West Hollywood filmmaker director recalls employing John Paul Getty III

February 1, 2015

John Paul Getty III passed away in his mansion in Buckinghamshire, South East England, on Saturday, February 05, at the age of 54.

West Hollywood film director Philippe Mora gives WeHo News readers a glimpse into the man’s life.

John Paul Getty III died this week after an undisclosed illness. West Hollywood film director Philippe Mora gives WeHo News readers a glimpse into the man’s life. Photo by Getty Images. WeHo News.

In Los Angeles in 1978, John Paul Getty III was my assistant on a ’60s documentary I was directing. The producer David Puttnam had asked me if I could use Paul on the film.

I found the idea of hiring a Getty intrinsically amusing so I agreed. Paul, as we called him, was hip, charming, roguish and savvy. He became a friend.

His first job was taking me around in his Porsche since I didn’t drive. But his key responsibility was helping me find rare ’60s film.

Travelling around with Paul, everyone you met was famous or notorious, and doors opened that one never knew existed. We spent some time with William Burroughs but he didn’t have any film. I suggested Andy Warhol and we flew to New York to meet him. “Where shall we stay?” I asked. Paul said: “No worries, we will stay at the Pierre. I’ve made a reservation.”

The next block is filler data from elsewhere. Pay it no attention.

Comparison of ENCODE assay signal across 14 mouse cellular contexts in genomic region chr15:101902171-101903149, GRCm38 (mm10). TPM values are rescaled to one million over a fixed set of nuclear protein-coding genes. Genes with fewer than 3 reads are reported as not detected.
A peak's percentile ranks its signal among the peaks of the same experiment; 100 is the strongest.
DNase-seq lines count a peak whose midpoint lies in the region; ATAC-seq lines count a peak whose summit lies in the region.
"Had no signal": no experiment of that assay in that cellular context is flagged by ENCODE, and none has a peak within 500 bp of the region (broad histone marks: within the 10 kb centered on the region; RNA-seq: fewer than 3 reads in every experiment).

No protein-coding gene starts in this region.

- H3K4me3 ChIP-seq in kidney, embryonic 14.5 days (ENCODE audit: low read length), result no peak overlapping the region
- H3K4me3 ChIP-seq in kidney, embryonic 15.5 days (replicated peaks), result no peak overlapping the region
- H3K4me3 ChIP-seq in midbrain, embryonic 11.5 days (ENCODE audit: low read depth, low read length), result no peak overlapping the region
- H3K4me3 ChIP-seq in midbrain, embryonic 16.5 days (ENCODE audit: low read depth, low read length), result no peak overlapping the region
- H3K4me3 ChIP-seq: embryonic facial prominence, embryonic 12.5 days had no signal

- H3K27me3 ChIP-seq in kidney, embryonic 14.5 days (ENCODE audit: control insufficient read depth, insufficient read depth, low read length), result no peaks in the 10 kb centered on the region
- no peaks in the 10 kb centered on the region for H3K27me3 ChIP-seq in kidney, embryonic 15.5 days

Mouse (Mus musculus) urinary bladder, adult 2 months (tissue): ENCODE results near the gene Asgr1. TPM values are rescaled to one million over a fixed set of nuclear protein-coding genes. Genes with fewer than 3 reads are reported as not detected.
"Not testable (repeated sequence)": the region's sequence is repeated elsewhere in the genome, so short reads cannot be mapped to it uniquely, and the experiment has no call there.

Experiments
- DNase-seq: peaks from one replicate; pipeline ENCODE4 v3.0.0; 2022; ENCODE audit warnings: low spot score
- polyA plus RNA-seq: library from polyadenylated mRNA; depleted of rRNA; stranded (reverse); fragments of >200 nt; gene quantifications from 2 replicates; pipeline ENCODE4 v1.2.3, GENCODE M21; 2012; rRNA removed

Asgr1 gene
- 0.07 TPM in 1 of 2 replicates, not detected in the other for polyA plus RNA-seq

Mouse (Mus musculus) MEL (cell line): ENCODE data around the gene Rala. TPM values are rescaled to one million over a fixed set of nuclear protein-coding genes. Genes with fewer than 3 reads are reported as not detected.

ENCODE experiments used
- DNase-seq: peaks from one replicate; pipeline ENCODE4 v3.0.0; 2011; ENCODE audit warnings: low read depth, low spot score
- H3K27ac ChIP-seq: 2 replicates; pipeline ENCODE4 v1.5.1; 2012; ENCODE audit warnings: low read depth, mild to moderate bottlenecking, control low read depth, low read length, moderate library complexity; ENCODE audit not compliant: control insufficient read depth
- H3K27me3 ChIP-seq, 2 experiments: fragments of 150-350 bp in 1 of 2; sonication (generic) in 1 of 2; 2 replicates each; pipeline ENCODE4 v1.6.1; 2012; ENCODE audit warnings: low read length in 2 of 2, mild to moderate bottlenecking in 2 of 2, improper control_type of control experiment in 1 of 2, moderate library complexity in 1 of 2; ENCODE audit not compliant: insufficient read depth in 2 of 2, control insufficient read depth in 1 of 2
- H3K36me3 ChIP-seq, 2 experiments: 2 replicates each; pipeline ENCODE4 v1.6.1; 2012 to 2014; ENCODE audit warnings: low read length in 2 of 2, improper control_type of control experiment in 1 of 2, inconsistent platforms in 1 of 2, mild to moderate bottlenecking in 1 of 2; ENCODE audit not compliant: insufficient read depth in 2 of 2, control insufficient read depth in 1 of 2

We checked into the presidential suite. “Are you sure this is OK?” I asked. Paul nodded, smiling. That night we went to the nightclub Studio 54 to meet Warhol. We were ushered past heavy security and into the uber-VIP room. Warhol and Halston were sitting in front of human wallpaper that resembled a scene from ancient Rome.

Paul asked Warhol if he would give us his ’60s films. Warhol got uptight and said: “No, I’m making my own ’60s movie.”

Back at the Pierre I had an ominous message to call the manager. He politely asked how I was going to settle the bill. It was astronomical. “Didn’t Paul handle this?” I asked. ”His family owns the hotel.”

“Not any more. We have had this happen before with Mr. Getty.”

The manager allowed me to settle for far less than the bill. Paul laughed the whole thing off, saying he was going to introduce me to Timothy Leary who “might have some film”. He didn’t, but I found some shots of him declaring he was a pioneer but might be ”a charlatan”.

Paul thought this hilarious, so invited Leary to my rough cut screening. When Leary saw himself making the charlatan comment he became enraged and demanded to know why I had included it. Paul stood behind him making insulting hand signals and laughing.

“Because you said it,” I replied.

The studio stopped the film because it thought it was too controversial. “Don’t worry, I’ve got a copy,” said Paul, producing a video.

In 1981, about to inherit billions, Paul suffered a stroke. On the way to the hospital he had a heart attack. For the next 30 years he was paralyzed, unable to speak or to see properly.

He could hear and whenever I saw him and I mentioned the Pierre, Warhol or risqué matters he managed a chuckle. He was an inspiration to his close friends because he never lost his joie de vivre in a situation that would have destroyed lesser men.

Paul was still Paul, and that would make you smile.

This essay previously appeared in the Sydney Morning Herald.